November 9, 2015

Encryption, Trust, and the Online Economy: An Assessment of the Economic Benefits Associated with Encryption

The problems of online security and the non-economic benefits of encryption are well understood, but there has yet to be a comprehensive analysis of the economic benefits created by the spread of encryption. This is not surprising. When encryption is working properly, the user is not even aware of its existence.

In order to gauge the overall benefits of encryption, we examined five separate metrics that rely on encryption: (1) online banking and financial transactions, (2) e-Commerce and online retail, (3) information communication technologies (ICT) security revenue, employment, and insurance, (4) research and development investment, and (5) consumer surplus. In each of these areas, the available data indicates strong growth trends over the past quarter century. In some situations the growth has been profound. The growth of e-Commerce, for example, has skyrocketed from total annual sales of $100 million in 1994 to over $250 billion as of 2009.

Although e-Commerce has seen some of the most significant growth, the final concluding graph will show that each of these metrics has grown precipitously over the observed years. The one exception to this trend is consumer surplus. As we discuss, consumer surplus is a difficult measure to standardize for analysis and among all the metrics examined, is the least informative of the value of encryption in the online ecosystem.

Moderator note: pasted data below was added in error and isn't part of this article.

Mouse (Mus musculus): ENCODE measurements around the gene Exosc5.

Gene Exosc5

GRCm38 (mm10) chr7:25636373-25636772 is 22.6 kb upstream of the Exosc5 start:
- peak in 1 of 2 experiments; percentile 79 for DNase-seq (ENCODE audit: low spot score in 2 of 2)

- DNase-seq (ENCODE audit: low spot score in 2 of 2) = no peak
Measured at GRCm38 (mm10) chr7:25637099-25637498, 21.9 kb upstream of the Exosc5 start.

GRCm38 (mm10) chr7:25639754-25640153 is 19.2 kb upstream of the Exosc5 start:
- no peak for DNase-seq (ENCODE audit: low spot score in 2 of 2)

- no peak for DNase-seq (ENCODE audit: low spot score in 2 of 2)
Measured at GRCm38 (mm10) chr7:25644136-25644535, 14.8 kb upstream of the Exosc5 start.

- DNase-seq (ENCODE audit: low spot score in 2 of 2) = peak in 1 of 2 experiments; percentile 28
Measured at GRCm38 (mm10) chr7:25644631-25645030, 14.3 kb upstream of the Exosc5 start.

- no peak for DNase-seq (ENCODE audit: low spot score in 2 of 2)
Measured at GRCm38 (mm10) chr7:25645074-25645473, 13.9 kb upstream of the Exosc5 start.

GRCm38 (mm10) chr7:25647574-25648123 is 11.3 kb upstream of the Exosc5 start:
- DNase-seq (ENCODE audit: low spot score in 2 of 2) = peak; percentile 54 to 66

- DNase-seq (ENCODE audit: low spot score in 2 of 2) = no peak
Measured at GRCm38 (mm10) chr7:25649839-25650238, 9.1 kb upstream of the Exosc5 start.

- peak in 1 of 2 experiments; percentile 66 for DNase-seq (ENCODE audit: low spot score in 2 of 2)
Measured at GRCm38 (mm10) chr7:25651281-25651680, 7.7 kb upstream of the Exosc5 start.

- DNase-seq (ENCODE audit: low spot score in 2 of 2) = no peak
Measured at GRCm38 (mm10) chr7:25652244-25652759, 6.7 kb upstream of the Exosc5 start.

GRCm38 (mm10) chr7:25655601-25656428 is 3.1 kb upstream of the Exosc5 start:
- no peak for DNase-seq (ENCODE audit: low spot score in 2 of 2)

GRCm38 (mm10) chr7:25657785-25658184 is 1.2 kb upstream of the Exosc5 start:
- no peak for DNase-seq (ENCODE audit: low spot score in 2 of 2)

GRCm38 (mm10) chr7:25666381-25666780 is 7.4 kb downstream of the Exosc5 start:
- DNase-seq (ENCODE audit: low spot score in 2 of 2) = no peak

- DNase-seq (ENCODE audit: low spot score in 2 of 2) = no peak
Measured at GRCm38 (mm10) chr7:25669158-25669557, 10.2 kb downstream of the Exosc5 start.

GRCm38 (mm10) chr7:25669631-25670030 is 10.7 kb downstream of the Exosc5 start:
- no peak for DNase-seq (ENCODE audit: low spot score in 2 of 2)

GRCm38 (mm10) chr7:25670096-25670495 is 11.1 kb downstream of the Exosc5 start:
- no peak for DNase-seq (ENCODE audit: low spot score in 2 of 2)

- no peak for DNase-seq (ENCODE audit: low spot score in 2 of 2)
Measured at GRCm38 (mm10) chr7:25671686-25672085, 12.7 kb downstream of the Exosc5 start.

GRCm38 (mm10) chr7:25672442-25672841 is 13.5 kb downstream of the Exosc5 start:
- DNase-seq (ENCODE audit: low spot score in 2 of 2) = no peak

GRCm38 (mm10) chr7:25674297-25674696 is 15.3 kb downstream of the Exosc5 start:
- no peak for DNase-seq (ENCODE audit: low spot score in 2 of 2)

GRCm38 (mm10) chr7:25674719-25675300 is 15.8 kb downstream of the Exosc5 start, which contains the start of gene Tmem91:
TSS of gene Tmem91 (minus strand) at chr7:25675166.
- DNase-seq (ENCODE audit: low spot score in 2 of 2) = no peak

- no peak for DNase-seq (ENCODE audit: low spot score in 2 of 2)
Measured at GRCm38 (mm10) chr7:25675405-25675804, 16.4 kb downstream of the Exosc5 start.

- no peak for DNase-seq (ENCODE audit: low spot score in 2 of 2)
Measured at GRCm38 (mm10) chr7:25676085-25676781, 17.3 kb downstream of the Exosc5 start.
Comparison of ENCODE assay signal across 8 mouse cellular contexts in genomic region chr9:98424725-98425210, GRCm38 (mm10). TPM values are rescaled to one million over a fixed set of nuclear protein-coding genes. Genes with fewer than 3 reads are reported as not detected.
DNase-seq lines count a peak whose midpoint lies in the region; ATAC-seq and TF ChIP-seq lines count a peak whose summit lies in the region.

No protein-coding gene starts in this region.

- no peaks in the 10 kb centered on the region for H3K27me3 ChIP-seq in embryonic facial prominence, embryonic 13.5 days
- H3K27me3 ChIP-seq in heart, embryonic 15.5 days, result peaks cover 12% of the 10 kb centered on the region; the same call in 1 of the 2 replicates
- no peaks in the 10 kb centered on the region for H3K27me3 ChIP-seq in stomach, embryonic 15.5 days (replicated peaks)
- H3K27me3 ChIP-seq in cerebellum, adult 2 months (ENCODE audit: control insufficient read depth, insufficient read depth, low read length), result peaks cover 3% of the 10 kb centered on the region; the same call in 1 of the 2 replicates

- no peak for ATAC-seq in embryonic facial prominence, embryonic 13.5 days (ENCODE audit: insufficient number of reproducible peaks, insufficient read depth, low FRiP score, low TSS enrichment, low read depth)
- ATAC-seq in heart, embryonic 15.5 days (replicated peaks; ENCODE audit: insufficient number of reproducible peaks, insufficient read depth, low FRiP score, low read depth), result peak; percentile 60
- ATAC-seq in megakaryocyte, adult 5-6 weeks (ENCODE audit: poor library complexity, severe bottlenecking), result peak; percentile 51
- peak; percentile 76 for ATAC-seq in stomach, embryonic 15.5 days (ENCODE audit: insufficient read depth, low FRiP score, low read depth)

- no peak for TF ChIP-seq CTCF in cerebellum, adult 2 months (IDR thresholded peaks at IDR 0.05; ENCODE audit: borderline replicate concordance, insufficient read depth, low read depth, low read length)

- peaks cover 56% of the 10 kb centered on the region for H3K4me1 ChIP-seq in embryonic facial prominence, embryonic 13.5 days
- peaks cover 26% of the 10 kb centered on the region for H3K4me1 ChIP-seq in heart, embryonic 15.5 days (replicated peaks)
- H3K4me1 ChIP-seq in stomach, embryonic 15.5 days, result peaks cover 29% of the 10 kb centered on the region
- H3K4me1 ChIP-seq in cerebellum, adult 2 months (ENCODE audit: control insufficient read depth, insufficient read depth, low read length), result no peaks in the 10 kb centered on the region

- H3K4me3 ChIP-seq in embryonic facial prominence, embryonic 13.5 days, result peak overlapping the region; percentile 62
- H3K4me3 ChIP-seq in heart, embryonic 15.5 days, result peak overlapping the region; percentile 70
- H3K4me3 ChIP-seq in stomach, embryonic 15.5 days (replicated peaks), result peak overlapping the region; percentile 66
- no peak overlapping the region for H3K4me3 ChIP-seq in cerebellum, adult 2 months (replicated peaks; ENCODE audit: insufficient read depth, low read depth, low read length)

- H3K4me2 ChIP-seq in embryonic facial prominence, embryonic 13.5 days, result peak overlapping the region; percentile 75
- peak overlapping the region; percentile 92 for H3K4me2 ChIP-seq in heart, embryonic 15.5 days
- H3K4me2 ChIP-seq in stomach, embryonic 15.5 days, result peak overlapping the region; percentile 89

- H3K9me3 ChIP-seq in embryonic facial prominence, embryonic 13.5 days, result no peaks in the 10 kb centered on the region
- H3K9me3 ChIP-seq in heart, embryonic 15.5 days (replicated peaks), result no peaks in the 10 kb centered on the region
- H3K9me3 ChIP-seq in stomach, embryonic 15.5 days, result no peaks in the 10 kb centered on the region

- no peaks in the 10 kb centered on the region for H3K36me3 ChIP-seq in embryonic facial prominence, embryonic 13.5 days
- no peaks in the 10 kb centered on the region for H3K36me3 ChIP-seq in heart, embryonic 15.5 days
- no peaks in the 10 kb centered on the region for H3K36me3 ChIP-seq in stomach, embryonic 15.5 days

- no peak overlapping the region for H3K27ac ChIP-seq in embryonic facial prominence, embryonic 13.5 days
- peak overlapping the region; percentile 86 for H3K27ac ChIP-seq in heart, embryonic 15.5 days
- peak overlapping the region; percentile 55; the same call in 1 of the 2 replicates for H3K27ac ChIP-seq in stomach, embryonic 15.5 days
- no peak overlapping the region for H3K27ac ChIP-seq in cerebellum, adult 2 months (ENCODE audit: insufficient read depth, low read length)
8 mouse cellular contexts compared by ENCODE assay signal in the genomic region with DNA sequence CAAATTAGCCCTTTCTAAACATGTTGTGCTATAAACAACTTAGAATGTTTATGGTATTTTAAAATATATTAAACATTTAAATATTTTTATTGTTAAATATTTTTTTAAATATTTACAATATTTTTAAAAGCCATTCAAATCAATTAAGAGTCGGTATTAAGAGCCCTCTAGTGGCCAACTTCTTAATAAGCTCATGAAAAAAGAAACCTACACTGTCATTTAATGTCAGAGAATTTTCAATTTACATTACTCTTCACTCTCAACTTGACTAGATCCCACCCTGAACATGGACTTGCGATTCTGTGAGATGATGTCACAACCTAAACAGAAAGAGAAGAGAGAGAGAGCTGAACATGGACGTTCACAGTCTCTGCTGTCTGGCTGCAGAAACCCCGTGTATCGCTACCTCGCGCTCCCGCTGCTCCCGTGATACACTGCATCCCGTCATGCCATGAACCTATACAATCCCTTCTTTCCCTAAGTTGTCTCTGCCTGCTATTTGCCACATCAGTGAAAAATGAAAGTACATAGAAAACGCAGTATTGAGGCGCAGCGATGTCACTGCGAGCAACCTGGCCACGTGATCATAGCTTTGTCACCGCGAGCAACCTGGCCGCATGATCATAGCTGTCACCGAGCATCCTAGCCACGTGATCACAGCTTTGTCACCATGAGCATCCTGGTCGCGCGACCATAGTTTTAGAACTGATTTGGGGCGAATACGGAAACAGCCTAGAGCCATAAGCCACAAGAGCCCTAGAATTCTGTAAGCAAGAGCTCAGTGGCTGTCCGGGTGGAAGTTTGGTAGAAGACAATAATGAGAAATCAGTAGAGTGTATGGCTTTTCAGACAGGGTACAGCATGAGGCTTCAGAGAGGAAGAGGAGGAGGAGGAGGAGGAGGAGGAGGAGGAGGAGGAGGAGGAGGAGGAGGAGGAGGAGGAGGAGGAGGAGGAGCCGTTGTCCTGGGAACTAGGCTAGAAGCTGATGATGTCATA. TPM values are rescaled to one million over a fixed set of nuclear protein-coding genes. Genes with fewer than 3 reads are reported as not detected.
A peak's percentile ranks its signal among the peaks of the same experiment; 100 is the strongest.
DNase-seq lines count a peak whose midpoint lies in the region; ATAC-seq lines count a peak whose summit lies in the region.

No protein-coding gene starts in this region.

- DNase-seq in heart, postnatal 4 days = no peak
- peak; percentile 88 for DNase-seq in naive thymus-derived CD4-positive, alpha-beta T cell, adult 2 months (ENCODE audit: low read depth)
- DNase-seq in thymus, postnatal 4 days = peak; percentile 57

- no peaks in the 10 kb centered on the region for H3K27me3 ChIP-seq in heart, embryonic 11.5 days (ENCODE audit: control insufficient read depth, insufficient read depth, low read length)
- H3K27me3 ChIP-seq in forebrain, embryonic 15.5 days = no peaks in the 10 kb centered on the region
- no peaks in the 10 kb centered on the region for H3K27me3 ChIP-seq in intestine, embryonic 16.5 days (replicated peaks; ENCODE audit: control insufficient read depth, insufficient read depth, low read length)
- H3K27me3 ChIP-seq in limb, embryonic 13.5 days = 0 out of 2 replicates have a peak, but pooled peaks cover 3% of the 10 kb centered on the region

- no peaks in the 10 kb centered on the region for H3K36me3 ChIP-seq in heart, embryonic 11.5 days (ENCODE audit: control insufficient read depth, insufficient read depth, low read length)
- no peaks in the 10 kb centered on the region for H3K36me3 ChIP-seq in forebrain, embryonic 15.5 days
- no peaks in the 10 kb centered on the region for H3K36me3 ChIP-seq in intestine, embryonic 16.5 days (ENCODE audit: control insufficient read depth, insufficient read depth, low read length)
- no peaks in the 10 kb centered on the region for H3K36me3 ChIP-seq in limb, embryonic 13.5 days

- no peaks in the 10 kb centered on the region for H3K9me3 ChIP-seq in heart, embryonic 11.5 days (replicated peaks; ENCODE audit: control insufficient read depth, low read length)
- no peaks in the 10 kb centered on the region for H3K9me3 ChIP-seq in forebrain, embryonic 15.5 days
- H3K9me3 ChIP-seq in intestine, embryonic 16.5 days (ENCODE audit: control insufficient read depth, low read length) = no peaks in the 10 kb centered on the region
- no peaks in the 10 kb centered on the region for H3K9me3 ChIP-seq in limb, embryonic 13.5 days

It’s not possible to say precisely how much of this growth is due specifically to the wide availability and use of secure encryption. However, it is exceedingly unlikely that these sectors would have boomed as they did without the assurance of security that encryption provides. Even if the specific contribution of encryption in the growth of these fields is proportionately small, the scale of these increases is so large that even a small contribution would be large, and economically significant, in absolute terms. Future work is needed to more precisely specify how much of this observed growth is owed specifically to encryption.

Read the entire paper here.